What is MySQL

MySQL is an open-source relational database management system (RDBMS). Its name is a blend of “My”, the name of prime supporter Michael Widenius’ little girl, and “SQL”, the abbreviation for Structured Query Language. Mastering MySQL is a must for programmers. Especially when associated with web programming that (almost) all use MySQL as a database.


MariaDB? 🤔

The MySQL improvement extend has made its source code accessible under the terms of the GNU General Public License, and under an assortment of restrictive understandings. MySQL was possessed and supported by a solitary revenue-driven firm, the Swedish Organization MySQL AB, now claimed by Oracle Corporation ( For exclusive use, a few paid releases are accessible and offer extra usefulness. ). During the acquisition of Sun Microsystems by Oracle, some of the senior engineers who were working on the development of MySQL felt that there is a conflict of interest between MySQL and Oracle’s commercial database - Oracle Database Server. As a result, these engineers created a fork of MySQL code base and started their own organization. This is how MariaDB was born. MariaDB is free under the GNU GPL. It is outstanding for being driven by the first designers of MySQL, who forked it because of worries over its procurement by Oracle. Contributors are required to impart their copyright to the MariaDB Foundation. MariaDB means to keep up high similarity with MySQL, guaranteeing a “drop-in” supplanting capacity with library twofold equivalency and correct coordinating with MySQL APIs and commands.

MariaDB offers more and better storage engines. NoSQL support, provided by Cassandra, allows you to run SQL and NoSQL in a single database system. MariaDB also supports TokuDB, which can handle big data for large organizations and corporate users. MySQL’s usual (and slow) database engines MyISAM and InnoDB are replaced in MariaDB by Aria and XtraDB respectively. Aria offers better caching, which makes a difference when it comes to disk-intensive operations. Temporary tables also use Aria, which speeds up complex queries, such as those involving GROUP BY and DISTINCT. Percona’s XtraDB gets rid of all of the InnoDB problems with slow performance and stability, especially in high load environments.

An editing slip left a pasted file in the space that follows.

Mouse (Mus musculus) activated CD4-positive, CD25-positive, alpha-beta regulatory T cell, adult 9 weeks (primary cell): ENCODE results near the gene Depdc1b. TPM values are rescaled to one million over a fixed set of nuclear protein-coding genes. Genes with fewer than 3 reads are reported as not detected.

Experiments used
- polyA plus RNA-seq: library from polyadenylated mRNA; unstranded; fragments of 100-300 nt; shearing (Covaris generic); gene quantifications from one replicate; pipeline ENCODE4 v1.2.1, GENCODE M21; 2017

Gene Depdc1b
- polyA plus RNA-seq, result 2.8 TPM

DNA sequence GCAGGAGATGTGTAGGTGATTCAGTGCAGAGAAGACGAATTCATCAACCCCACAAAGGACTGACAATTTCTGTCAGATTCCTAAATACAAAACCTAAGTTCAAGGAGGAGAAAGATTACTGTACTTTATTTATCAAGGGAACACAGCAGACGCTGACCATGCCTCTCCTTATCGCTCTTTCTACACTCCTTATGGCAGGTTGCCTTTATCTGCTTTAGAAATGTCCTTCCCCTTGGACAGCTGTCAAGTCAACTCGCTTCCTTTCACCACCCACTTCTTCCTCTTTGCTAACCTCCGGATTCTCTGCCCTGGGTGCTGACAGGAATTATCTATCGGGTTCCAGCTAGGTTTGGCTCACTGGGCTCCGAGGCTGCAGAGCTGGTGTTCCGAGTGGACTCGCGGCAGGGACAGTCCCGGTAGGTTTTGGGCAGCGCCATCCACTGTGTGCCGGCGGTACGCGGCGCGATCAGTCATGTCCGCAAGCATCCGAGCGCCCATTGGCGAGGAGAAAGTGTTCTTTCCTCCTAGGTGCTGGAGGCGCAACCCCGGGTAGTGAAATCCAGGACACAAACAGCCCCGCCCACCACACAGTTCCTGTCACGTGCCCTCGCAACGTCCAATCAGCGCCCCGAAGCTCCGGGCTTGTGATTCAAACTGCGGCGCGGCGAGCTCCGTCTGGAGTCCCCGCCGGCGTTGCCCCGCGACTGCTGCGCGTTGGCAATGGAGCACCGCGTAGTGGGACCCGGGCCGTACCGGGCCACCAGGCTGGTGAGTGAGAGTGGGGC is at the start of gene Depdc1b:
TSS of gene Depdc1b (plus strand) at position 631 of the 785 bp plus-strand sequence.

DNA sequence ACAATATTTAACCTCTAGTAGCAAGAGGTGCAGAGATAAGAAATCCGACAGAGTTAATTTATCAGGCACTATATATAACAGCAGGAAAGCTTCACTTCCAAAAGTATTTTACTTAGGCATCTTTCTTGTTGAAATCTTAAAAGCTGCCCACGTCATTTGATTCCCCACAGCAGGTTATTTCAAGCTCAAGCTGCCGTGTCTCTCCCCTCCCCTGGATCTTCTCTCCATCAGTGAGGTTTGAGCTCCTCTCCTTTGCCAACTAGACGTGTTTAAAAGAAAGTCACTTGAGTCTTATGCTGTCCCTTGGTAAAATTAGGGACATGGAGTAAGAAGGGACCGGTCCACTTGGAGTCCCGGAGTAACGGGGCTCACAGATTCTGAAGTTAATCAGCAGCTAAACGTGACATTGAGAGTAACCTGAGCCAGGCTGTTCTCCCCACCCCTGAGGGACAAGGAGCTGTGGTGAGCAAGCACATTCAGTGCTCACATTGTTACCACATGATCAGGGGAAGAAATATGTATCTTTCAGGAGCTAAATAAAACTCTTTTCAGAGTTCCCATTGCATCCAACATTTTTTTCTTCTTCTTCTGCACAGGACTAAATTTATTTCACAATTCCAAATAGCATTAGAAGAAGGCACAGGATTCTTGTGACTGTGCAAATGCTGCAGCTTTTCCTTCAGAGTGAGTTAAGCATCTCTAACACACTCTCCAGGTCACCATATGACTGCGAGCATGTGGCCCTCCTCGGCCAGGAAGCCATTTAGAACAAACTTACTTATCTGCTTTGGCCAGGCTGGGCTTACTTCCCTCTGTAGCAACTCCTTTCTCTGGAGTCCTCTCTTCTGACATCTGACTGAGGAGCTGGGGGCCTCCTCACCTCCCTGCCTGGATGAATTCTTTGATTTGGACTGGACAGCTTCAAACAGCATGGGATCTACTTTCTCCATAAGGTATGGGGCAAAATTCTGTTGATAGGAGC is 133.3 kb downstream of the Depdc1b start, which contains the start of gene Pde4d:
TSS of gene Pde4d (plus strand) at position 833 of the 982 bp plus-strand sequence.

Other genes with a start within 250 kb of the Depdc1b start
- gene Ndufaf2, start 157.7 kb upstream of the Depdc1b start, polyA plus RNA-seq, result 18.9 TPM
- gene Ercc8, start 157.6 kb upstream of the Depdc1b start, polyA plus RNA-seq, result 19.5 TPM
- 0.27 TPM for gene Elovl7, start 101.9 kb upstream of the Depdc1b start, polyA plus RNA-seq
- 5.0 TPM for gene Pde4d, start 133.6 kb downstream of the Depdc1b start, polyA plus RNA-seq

Installation

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================================================================================================
Arch
================================================================================================

# Note: Arch Linux favours Mariadb over MySQL. If you want to use mysql on arch, User mysql (aur) package.

$ sudo pacman -S mariadb

$ sudo mariadb-install-db --user=mysql --basedir=/usr --datadir=/var/lib/mysql

$ sudo systemctl enable --now mariadb.service

================================================================================================
Ubuntu 20.04
================================================================================================

$ sudo apt update

# For MySQL
$ sudo apt install mysql-server

# For MariaDB
$ sudo apt install mariadb-server

# Check the service status
$ sudo systemctl status mysql.service | mariadb.service

================================================================================================

## Configuration

# For Intial Security
$ sudo mysql_secure_installation

# To check version of database
$ mysql

mysql> SELECT VERSION();
+----------------+
| VERSION()      |
+----------------+
| 10.5.8-MariaDB |
+----------------+

# Configuration Files
# Arch
/etc/my.cnf || /etc/my.cnf.d || ~/.my.cnf

# Ubuntu 20.04 Server
/etc/mysql/my.cnf || /etc/mysql/my.cnf.d

# Note: By default, MySQL will listen on the 0.0.0.0 address ( So, It is open for everyone ), To restrict

# Change Bind Address
# On Arch
$ sudo vim /etc/my.cnf.d/server.cnf

# On Ubuntu 20.04
$ sudo vim /etc/mysql/mysql.conf.d/mysqld.cnf
[mysqld]
bind-address = 127.0.0.1

# To turn off the Networking Access ( listen only on via unix sockets )